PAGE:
Building Personal Brand Value and Recognition

This month’s Professional Development webinar was on the topic of Personal Brand and Recognition.

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If you are wanting to get the opportunities and recognition you deserve get this webinar

You’ll learn how to:

  • Build your credibility
  • Stand out more
  • Get the recognition and opportunities you deserve
  • Position yourself to win the job you want

Get the webinar

If you missed it you can download the recording.

Members of my professional development program can

Here is what we talked about:

Be Visible, but not Annoying

You need to find a way to stand out. Don’t just wait to be recognized and appreciated because you are working hard.

Hard work does not stand on its own. You might think that is unfair, and you are probably right. But that is reality.

Everyone is too busy to figure out and admire your good work.

You need to be visible. You cannot build your credibility if you are invisible — and you will be passed over for promotions if you are invisible.

In the webinar we talked about how to build your visibility and credibility in an authentic, high-value, and non-annoying way.

Getting the job you want

Many people ask me for advice about breaking into a new group, function, or industry. It’s hard to do because you are not known by those people, nor do you have the experience that your competition might have.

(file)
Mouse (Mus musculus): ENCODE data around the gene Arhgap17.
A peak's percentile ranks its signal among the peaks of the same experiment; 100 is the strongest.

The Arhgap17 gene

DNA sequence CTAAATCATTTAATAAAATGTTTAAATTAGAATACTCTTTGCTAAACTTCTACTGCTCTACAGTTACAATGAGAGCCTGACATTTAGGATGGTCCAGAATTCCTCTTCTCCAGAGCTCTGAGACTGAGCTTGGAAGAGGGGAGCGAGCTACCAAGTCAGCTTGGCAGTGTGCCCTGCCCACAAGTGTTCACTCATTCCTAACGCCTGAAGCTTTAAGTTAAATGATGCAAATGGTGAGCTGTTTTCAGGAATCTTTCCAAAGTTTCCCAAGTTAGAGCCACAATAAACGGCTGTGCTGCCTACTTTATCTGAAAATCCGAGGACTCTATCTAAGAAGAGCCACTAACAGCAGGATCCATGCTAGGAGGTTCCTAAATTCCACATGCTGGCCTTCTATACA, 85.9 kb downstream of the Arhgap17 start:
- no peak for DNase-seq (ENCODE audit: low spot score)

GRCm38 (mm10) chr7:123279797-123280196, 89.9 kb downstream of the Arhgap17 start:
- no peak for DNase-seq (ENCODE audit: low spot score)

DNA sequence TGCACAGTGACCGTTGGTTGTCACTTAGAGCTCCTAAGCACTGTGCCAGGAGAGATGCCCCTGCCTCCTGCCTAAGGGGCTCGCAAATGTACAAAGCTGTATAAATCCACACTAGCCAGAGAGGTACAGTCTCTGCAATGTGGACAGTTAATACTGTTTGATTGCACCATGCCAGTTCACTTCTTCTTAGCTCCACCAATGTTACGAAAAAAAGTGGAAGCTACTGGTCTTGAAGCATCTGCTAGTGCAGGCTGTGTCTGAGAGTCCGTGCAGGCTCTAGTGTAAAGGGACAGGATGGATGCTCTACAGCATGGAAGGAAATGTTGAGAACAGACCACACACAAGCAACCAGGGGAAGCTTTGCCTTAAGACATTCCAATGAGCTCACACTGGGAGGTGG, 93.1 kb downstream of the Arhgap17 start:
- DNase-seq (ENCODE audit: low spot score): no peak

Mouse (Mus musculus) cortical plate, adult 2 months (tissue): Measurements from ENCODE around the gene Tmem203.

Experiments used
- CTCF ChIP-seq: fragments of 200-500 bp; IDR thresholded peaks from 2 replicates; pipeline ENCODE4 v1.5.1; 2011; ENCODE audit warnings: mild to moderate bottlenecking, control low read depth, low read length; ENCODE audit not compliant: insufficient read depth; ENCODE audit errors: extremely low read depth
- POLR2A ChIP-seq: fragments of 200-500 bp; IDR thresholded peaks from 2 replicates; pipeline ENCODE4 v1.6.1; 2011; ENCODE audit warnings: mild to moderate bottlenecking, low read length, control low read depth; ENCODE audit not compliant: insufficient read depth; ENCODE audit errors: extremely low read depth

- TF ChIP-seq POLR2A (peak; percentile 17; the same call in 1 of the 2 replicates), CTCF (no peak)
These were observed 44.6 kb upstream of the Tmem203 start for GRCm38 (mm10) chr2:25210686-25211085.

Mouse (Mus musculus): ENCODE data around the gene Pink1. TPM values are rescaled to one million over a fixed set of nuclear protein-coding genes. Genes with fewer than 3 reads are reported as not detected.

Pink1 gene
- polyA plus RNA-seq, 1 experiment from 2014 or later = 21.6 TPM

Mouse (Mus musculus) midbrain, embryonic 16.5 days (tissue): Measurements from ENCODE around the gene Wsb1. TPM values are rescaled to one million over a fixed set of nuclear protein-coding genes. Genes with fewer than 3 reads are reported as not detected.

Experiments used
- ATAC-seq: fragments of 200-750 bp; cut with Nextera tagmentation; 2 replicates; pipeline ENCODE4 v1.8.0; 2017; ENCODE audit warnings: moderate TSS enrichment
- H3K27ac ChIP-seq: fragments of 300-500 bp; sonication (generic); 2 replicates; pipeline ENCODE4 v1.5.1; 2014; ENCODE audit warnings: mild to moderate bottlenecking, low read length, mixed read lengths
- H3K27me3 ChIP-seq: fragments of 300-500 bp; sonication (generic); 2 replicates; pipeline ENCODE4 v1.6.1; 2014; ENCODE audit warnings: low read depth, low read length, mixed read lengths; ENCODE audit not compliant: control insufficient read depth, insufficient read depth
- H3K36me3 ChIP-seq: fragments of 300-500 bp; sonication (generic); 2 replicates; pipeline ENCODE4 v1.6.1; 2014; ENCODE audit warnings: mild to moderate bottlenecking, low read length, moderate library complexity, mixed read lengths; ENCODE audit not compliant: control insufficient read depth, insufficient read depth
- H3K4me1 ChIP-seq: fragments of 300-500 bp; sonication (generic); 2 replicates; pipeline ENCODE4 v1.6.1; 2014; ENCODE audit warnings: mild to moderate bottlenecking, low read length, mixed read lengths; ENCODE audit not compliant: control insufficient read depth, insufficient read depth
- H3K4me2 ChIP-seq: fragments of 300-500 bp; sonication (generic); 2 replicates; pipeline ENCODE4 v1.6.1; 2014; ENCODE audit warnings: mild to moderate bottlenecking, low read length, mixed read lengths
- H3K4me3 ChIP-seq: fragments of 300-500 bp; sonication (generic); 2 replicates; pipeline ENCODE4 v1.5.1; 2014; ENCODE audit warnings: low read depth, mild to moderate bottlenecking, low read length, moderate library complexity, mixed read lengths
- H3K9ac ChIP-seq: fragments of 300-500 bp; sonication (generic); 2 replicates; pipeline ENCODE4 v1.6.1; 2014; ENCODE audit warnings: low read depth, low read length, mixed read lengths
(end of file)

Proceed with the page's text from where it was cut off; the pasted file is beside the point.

But it’s not impossible.

The way to think about getting any job you want is that you need to be the obvious choice.

But, right now you are not being considered or even noticed for those roles.

So you need do to the right things to build, tune and develop your brand and to form new relationships to enable you to be seen as the obvious choice.

In the webinar I shared several ideas for how to do this.

Building Credibility

The two principal ways to build credibility are through your communications and through your work outcomes.

We talked about how to tune your daily behaviors in each of these areas so that you are steadily increasing your credibility and positioning yourself for the future you desire.

How you execute and how you share your work are critical to adding value to your Personal Brand.

The webinar:

I put together this webinar to give you ideas and specific techniques for building your brand in a way that it sets you up for the career outcomes you want.

In this webinar you will learn:

  • 3 Ways to change or up-level your brand
  • 2 things you need to do to win the job you want
  • How to be visible, but not annoying
  • To build credibility and reputation day to day in your work
  • To communicate effectively with stakeholders

The webinar is loaded with valuable resources

The worksheets and templates in this webinar are useful for assessing and tuning your brand, and planning your communications.

Members: Download this webinar for free

Non Members: You can purchase this individual webinar or podcast (links below).

More, useful webinars for motivating your team:

As a member, just around this topic of metrics, execution and team performance you can get these other related webinars:

So if you are not yet a member, you might as well join and get them all for free!

Join Now
Join Now.

Let me be your mentor


Members of the Azzarello Group program for Professional Development basically get me as their mentor.

Every month you get new insights and tools in the form of these webinars, as well as the chance to call into a monthly members-only coaching hour where you can get direct personal coaching from me.

People tell me that membership gives them a totally new way of thinking about their career, getting promotions, solving difficult problems with bosses, peers, employees, and other annoying people, communicating better, being more influential, becoming a stronger leader, and enjoying their work more. I love to hear this, and I love to help!